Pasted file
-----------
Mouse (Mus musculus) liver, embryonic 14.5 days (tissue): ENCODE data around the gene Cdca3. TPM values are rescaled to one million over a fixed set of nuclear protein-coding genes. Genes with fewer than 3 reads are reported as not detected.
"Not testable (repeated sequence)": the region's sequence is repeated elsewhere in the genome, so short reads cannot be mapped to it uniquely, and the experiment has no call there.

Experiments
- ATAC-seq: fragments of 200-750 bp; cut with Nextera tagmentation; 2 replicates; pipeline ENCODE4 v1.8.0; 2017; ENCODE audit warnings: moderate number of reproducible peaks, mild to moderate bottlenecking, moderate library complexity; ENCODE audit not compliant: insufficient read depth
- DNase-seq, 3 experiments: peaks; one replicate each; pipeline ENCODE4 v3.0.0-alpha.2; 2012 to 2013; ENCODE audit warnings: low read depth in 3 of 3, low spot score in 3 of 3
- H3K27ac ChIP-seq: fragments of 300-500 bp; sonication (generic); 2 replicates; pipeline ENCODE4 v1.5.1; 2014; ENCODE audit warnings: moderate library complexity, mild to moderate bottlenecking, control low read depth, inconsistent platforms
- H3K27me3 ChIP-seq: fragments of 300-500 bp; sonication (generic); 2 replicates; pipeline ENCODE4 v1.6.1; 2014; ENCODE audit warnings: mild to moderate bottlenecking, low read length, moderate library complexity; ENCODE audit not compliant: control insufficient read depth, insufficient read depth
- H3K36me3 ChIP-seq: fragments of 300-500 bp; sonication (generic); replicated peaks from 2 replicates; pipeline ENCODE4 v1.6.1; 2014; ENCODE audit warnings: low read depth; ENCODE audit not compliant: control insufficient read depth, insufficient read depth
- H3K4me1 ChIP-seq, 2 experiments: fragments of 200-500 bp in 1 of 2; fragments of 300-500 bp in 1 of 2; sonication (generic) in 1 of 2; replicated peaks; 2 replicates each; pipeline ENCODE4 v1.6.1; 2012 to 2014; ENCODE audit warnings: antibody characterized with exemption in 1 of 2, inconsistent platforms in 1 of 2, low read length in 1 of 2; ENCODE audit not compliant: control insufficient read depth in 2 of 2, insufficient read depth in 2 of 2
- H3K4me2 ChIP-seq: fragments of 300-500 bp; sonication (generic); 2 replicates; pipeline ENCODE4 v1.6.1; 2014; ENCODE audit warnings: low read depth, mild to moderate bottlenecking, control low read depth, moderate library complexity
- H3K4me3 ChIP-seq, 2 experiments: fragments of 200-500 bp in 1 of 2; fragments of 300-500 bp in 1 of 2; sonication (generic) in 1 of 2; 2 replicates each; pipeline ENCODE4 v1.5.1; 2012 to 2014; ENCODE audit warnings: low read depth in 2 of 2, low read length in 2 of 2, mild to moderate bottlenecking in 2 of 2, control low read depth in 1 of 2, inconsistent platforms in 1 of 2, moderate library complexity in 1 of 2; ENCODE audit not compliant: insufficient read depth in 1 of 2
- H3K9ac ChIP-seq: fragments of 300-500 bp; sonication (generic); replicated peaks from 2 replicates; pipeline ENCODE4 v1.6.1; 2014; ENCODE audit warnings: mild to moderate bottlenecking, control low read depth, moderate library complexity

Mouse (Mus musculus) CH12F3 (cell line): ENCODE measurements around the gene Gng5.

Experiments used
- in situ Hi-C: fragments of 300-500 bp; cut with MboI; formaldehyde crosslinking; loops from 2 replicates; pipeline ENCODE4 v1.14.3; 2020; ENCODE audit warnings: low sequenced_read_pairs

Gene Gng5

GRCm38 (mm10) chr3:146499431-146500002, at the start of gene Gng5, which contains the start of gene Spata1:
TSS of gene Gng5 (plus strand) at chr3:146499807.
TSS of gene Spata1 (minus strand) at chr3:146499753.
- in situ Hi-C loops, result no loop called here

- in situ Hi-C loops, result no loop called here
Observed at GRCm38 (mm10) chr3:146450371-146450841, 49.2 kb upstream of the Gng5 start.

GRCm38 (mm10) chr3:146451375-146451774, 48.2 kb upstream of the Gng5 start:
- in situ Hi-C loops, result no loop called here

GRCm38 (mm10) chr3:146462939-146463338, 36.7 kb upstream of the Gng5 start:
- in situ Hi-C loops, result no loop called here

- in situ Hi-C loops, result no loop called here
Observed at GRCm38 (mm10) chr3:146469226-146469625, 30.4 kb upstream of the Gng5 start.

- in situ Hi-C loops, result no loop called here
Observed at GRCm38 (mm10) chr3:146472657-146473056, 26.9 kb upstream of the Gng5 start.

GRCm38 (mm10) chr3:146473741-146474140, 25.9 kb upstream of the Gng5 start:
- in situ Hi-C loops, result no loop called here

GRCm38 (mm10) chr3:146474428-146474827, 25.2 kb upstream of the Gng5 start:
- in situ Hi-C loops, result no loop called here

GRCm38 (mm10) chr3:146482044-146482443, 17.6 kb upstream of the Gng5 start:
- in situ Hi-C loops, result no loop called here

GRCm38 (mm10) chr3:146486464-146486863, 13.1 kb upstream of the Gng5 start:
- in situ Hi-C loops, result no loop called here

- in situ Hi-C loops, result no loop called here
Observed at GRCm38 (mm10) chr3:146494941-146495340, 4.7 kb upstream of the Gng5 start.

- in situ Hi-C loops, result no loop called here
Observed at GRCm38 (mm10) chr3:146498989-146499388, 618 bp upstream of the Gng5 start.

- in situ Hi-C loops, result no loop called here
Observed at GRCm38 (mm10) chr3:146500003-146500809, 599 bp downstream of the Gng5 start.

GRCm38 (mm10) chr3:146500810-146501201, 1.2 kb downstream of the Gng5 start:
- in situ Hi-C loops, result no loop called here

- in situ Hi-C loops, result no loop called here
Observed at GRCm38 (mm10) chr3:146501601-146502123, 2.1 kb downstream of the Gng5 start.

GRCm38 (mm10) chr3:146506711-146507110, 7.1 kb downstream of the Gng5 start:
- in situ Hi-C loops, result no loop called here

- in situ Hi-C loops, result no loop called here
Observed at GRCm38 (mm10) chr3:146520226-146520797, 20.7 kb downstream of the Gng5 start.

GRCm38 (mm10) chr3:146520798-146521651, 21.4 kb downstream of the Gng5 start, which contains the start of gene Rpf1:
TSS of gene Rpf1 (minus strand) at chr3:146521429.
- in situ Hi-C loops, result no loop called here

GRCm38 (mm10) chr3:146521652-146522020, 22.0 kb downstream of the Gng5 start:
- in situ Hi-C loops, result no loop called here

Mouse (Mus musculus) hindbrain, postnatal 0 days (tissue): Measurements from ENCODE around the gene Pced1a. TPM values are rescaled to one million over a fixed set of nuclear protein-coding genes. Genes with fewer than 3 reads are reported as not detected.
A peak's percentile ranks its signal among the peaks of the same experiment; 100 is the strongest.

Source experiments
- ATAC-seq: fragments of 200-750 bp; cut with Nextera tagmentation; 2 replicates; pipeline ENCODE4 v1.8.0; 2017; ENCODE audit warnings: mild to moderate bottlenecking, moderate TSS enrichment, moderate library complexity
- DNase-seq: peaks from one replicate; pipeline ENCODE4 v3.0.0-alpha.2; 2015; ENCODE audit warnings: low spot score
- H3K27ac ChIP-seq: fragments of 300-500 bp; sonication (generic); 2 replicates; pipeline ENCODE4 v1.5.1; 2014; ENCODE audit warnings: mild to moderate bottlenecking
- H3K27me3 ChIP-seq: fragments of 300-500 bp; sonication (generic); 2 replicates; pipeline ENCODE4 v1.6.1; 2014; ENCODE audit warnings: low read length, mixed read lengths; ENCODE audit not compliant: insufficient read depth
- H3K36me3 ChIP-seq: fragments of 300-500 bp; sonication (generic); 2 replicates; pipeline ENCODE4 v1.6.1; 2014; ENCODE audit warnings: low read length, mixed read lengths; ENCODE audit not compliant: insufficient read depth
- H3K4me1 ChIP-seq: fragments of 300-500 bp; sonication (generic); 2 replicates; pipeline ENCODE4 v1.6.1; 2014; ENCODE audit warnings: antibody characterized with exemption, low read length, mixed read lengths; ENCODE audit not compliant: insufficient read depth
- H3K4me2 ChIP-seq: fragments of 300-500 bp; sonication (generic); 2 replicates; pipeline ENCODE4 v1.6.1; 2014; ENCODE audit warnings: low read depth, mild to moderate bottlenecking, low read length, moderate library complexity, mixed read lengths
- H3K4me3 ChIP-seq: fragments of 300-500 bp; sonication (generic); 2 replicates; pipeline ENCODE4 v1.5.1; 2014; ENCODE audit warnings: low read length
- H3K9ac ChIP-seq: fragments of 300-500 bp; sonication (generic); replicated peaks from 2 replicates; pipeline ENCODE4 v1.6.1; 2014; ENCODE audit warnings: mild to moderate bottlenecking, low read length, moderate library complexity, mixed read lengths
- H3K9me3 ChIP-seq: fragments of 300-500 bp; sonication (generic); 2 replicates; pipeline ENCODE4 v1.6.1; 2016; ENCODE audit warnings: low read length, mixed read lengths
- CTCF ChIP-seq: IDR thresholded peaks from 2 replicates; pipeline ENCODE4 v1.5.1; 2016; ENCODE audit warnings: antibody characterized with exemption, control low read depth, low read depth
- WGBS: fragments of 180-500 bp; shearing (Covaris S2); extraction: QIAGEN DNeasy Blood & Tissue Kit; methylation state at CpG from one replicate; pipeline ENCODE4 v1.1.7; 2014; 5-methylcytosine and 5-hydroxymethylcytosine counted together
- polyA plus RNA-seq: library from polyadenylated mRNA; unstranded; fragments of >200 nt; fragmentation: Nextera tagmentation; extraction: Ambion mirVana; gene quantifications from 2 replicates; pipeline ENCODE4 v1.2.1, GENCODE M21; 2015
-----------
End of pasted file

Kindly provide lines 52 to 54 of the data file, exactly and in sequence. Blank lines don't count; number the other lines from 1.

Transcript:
Observed at GRCm38 (mm10) chr3:146520226-146520797, 20.7 kb downstream of the Gng5 start.

GRCm38 (mm10) chr3:146520798-146521651, 21.4 kb downstream of the Gng5 start, which contains the start of gene Rpf1:
TSS of gene Rpf1 (minus strand) at chr3:146521429.